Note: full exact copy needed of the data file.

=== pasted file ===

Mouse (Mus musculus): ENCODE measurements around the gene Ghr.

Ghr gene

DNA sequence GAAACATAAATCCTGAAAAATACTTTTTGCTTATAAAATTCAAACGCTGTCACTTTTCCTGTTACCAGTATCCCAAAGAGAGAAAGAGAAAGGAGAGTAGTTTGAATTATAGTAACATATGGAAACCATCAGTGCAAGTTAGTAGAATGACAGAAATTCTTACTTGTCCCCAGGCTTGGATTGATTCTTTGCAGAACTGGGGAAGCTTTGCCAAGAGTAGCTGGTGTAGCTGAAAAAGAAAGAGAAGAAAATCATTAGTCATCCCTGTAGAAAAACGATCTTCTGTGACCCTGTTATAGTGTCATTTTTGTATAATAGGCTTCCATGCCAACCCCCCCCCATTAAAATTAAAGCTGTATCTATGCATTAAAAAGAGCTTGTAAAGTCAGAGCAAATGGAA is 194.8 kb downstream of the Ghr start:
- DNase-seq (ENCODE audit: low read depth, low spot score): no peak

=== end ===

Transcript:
Mouse (Mus musculus): ENCODE measurements around the gene Ghr.

Ghr gene

DNA sequence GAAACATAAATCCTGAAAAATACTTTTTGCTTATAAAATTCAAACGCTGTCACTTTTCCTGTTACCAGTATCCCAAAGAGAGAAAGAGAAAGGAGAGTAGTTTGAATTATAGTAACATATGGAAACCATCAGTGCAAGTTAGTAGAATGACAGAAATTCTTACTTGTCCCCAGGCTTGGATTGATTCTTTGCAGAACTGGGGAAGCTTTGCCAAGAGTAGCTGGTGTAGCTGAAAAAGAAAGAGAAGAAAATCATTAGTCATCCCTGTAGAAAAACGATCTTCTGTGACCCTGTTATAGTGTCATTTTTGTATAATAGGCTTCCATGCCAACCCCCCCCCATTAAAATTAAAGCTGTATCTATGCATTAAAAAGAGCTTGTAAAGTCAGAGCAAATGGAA is 194.8 kb downstream of the Ghr start:
- DNase-seq (ENCODE audit: low read depth, low spot score): no peak